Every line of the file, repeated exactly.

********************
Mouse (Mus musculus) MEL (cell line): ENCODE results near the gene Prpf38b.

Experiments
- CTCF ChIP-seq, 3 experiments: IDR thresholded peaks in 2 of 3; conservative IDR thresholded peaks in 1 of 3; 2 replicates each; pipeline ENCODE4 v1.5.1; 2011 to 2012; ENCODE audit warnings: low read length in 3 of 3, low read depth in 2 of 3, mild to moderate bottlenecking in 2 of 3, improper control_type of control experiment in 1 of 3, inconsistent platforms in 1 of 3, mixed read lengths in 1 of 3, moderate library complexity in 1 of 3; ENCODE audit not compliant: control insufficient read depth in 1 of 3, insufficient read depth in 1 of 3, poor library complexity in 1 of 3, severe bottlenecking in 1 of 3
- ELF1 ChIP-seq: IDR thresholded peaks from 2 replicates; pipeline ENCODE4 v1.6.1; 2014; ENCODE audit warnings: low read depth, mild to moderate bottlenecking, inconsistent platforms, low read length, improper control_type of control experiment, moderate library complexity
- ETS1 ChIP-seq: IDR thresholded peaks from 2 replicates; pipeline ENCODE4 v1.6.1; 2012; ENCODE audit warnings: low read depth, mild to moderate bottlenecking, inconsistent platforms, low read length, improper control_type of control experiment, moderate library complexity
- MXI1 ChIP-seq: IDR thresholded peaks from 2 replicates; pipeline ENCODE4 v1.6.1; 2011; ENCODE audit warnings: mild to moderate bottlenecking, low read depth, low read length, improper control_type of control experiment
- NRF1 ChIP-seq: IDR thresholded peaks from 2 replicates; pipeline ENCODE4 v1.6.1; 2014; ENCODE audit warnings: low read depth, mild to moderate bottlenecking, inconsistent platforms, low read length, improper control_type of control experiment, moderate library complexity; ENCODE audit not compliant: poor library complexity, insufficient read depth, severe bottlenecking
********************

Mouse (Mus musculus) MEL (cell line): ENCODE results near the gene Prpf38b.

Experiments
- CTCF ChIP-seq, 3 experiments: IDR thresholded peaks in 2 of 3; conservative IDR thresholded peaks in 1 of 3; 2 replicates each; pipeline ENCODE4 v1.5.1; 2011 to 2012; ENCODE audit warnings: low read length in 3 of 3, low read depth in 2 of 3, mild to moderate bottlenecking in 2 of 3, improper control_type of control experiment in 1 of 3, inconsistent platforms in 1 of 3, mixed read lengths in 1 of 3, moderate library complexity in 1 of 3; ENCODE audit not compliant: control insufficient read depth in 1 of 3, insufficient read depth in 1 of 3, poor library complexity in 1 of 3, severe bottlenecking in 1 of 3
- ELF1 ChIP-seq: IDR thresholded peaks from 2 replicates; pipeline ENCODE4 v1.6.1; 2014; ENCODE audit warnings: low read depth, mild to moderate bottlenecking, inconsistent platforms, low read length, improper control_type of control experiment, moderate library complexity
- ETS1 ChIP-seq: IDR thresholded peaks from 2 replicates; pipeline ENCODE4 v1.6.1; 2012; ENCODE audit warnings: low read depth, mild to moderate bottlenecking, inconsistent platforms, low read length, improper control_type of control experiment, moderate library complexity
- MXI1 ChIP-seq: IDR thresholded peaks from 2 replicates; pipeline ENCODE4 v1.6.1; 2011; ENCODE audit warnings: mild to moderate bottlenecking, low read depth, low read length, improper control_type of control experiment
- NRF1 ChIP-seq: IDR thresholded peaks from 2 replicates; pipeline ENCODE4 v1.6.1; 2014; ENCODE audit warnings: low read depth, mild to moderate bottlenecking, inconsistent platforms, low read length, improper control_type of control experiment, moderate library complexity; ENCODE audit not compliant: poor library complexity, insufficient read depth, severe bottlenecking